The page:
The EP starts with the song "Paradise", and his influences are immediately heard, X-Fusion comes through loud and clear here. Slightly moody, while still very fast paced. Overall this is a great track, but, it does tread a bit close to being overdone. There are a lot of tracks out there like this, and to really stand out, it has to be amazing. This falls short of that for me. Very listenable, my complaints would be the rather grating snare drum, which could easily have been pulled from any late 90's Hocico track, and the lyrics, which are quickly becoming standard fare for this genre, which I find disappointing. We don't need someone screaming "Die, Die, Die" to make a point anymore, it isn't shocking.

"Nothing Left to Feel" is the second track, and I honestly don't care for it. The lead contributes a definite emotion, but, the song overall sounds confused, and thrown together. The vocals are out of sync, and the vocal FX take a turn to the completely unintelligible. The attempts at variation are distracting, frankly everything just seems out of place.

"Lovekiller" again harkens back to X-Fusion, the glitchy drum programming, the mood itself, makes me think immediately of 'Dial D for Demons'. I enjoy it, and I love when new music keeps my attention the whole way through, waiting for what else will happen in the song. I quite enjoy this track, but, the vocal FX change again in this track, a definite sign that the artist is still finding his groove.

Demons finishes this EP, and I wish it hadn't. Alternating creepy bells and blast beats, with the same vocal FX as "Lovekiller" makes this a complete mess. I am not sure where this fits in, it is too abrasive to be background noise, too unfocused to be played at a club, except perhaps at the end of the night.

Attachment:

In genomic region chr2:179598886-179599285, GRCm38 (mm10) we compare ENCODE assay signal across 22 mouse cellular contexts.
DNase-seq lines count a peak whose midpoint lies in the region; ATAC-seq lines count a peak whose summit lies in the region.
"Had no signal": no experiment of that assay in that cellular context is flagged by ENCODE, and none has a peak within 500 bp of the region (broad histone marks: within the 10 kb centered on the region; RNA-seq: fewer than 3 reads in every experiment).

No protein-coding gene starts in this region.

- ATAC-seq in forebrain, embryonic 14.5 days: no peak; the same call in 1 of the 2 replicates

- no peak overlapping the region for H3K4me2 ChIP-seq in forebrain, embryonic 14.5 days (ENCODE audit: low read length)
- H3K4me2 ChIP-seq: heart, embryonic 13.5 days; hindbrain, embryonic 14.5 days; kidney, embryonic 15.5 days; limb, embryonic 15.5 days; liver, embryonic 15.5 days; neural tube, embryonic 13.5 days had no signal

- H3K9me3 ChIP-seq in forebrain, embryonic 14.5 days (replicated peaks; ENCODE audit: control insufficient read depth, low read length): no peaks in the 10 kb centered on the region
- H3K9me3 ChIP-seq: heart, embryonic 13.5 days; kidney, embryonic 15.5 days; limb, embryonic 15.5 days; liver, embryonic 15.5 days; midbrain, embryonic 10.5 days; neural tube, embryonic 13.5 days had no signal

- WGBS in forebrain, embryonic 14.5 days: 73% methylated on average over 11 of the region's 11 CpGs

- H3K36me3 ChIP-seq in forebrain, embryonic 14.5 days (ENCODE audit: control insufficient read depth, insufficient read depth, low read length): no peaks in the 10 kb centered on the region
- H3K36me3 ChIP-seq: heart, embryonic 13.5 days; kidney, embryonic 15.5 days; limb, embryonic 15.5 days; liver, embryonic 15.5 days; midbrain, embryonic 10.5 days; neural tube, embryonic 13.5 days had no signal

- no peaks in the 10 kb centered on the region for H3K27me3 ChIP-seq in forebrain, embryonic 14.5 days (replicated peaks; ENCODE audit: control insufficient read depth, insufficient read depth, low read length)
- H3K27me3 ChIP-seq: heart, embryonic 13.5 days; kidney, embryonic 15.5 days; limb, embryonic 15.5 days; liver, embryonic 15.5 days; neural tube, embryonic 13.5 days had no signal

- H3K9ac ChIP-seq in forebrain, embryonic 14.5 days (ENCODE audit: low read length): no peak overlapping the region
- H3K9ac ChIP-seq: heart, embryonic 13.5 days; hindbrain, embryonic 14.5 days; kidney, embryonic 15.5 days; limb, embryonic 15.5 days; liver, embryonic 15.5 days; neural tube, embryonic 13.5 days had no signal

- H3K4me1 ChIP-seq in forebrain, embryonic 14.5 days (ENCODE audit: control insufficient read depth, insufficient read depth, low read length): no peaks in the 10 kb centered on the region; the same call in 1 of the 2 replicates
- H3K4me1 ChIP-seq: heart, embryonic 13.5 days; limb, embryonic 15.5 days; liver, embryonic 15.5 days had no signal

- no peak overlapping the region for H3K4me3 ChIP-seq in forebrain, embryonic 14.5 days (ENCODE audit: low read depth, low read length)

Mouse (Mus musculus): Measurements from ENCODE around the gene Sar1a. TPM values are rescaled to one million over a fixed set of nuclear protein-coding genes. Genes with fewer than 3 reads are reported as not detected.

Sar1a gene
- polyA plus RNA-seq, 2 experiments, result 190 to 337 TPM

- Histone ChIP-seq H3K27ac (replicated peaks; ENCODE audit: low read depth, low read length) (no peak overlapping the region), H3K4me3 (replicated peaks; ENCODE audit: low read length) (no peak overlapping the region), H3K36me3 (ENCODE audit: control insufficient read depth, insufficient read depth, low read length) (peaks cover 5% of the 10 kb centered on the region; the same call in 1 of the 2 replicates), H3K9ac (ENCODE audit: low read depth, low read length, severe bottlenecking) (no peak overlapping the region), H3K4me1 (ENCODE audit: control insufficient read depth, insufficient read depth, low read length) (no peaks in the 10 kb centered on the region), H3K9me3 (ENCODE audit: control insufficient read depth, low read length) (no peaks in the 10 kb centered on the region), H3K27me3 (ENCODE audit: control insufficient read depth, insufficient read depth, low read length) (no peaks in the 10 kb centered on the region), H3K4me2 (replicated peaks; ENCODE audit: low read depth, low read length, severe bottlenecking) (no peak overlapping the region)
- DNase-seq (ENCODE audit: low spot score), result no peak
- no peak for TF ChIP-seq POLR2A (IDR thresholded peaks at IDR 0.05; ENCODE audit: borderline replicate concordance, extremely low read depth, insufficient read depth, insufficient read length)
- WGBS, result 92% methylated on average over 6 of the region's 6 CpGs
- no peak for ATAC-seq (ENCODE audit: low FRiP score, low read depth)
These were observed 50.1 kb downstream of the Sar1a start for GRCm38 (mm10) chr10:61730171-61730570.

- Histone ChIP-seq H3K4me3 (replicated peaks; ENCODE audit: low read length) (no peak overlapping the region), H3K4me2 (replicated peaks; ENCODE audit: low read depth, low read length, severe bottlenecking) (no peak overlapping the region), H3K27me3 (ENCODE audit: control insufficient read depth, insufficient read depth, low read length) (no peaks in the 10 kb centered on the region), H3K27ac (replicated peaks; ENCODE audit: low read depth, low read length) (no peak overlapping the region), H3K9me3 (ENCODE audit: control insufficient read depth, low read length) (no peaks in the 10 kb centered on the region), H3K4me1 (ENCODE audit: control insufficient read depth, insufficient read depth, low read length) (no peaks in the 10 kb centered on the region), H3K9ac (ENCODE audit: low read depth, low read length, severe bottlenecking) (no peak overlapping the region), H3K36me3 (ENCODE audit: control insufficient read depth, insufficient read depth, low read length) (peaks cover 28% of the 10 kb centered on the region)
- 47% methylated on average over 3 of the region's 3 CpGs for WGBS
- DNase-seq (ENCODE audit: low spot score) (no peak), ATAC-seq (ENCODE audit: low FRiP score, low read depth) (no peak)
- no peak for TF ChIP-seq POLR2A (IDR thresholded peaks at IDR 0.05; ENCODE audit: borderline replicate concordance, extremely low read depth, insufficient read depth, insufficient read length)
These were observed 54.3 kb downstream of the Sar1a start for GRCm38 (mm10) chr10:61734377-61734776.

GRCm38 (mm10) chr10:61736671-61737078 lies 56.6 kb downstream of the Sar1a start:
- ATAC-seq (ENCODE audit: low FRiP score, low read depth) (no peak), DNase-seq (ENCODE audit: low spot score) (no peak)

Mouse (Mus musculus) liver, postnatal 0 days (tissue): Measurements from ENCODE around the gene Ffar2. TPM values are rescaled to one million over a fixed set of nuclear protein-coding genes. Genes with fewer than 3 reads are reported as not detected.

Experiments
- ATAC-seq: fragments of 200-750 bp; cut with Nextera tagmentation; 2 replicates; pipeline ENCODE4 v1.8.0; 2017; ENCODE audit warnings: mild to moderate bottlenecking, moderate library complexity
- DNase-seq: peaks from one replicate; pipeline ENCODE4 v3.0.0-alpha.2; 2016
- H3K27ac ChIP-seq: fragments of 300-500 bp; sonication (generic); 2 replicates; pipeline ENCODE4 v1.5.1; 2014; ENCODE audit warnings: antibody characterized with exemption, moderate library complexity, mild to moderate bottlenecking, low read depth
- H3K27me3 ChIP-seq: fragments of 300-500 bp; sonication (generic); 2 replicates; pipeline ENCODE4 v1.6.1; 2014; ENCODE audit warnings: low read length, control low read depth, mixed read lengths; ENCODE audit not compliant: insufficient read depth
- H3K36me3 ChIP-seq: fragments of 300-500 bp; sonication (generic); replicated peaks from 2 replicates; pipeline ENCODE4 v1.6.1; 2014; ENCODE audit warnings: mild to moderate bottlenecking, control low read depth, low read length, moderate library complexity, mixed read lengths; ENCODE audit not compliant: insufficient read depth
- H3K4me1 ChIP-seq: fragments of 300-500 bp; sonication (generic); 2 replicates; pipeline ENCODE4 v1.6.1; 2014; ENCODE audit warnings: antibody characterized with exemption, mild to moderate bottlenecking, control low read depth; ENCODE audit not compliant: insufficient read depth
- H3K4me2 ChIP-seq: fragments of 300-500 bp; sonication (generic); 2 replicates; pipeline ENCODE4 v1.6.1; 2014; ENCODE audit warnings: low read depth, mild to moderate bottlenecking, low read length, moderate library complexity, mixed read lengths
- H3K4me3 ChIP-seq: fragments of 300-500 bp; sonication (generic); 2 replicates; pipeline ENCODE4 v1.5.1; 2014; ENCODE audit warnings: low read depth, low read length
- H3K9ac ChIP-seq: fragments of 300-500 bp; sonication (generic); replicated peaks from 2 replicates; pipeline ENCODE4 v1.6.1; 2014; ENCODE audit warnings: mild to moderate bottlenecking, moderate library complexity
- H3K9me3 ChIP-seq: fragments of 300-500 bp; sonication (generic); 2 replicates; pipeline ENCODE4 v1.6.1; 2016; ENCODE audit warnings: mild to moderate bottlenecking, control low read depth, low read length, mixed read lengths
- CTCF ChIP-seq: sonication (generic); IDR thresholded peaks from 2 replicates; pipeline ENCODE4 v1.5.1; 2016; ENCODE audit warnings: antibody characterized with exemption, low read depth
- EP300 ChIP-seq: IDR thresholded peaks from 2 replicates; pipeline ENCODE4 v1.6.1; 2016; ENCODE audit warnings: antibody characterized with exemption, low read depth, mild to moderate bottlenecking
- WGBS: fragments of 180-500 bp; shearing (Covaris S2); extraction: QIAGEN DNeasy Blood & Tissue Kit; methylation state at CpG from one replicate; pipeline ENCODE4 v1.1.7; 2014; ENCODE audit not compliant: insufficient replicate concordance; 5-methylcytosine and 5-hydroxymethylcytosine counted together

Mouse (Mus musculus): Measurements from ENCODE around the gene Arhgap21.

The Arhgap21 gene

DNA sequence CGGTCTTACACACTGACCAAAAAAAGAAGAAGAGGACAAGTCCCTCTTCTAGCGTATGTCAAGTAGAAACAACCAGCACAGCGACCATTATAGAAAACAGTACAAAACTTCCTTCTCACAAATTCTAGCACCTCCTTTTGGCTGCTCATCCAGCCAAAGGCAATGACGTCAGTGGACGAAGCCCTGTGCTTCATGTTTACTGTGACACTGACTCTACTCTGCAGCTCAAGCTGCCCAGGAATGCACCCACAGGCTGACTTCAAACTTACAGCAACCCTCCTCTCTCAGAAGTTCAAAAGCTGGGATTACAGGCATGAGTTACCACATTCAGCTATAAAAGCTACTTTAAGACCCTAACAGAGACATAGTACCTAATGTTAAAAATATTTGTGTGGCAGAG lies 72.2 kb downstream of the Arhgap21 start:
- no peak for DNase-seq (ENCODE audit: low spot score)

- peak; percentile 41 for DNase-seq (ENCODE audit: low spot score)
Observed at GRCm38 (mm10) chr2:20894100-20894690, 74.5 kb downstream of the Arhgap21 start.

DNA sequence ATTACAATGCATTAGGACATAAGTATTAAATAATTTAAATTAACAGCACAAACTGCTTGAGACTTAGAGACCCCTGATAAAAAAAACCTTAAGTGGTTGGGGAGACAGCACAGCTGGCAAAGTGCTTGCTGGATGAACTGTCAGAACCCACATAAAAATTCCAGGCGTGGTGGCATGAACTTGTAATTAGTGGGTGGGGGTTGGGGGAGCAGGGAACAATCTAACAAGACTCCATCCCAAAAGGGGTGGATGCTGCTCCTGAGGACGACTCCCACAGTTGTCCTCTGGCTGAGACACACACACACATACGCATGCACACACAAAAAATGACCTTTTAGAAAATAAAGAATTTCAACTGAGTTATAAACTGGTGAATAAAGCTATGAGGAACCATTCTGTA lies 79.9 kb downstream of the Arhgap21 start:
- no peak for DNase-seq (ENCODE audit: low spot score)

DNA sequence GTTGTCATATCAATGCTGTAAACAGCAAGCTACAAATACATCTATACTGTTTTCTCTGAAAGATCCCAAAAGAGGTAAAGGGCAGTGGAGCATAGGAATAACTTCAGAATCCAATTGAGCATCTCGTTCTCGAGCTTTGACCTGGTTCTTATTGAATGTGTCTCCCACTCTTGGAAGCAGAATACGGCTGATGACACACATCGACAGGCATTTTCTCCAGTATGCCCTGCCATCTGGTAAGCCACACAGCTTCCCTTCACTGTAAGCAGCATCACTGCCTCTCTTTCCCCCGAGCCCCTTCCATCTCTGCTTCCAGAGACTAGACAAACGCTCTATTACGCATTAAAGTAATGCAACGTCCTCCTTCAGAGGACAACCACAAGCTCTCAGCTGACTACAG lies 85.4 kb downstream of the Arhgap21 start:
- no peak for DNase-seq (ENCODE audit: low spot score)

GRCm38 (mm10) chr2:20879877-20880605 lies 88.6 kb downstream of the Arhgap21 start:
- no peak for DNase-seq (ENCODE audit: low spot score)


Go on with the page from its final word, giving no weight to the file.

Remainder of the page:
For a first effort, this is really quite advanced, I would like to hear a more individual style emerge, the first thing that comes to mind with every track, is another band, which shouldn't be the case. I like a majority of the programming, the vocals change in every track, which really distracts, some variation is great on an album, but, for a 4 track EP, it just completely removes any sense of continuity. I have listened to hundred first EP's, and this one is easily one of my favorites. I think J.A. has a great future, if some of the wrinkles can be ironed out, and a sense of cohesion forms. It could go either way, but, I see a lot of talent and a great future for Viscera Drip. Jun 21 2012

Clint Robertson

info@brutalresonance.com
Writer and contributor on Brutal Resonance

Share this review

Facebook
Twitter
Google+
0
Shares

Buy this release

We don't have any stores registered for this release. Click here to search on Google

Related articles

X-Fusion - 'Ultima Ratio'

Review, Oct 19 2009

X-Fusion - 'Beyond The Pale'

Review, Jan 01 2004

Necro Facility

Interview, May 17 2011

Shortly about us

Started in spring 2009, Brutal Resonance quickly grew from a Swedish based netzine into an established International zine of the highest standard.

We cover genres like Synthpop, EBM, Industrial, Dark Ambient, Neofolk, Darkwave, Noise and all their sub- and similar genres.

© Brutal Resonance 2009-2016
Designed by and developed by Head of Mímir 2016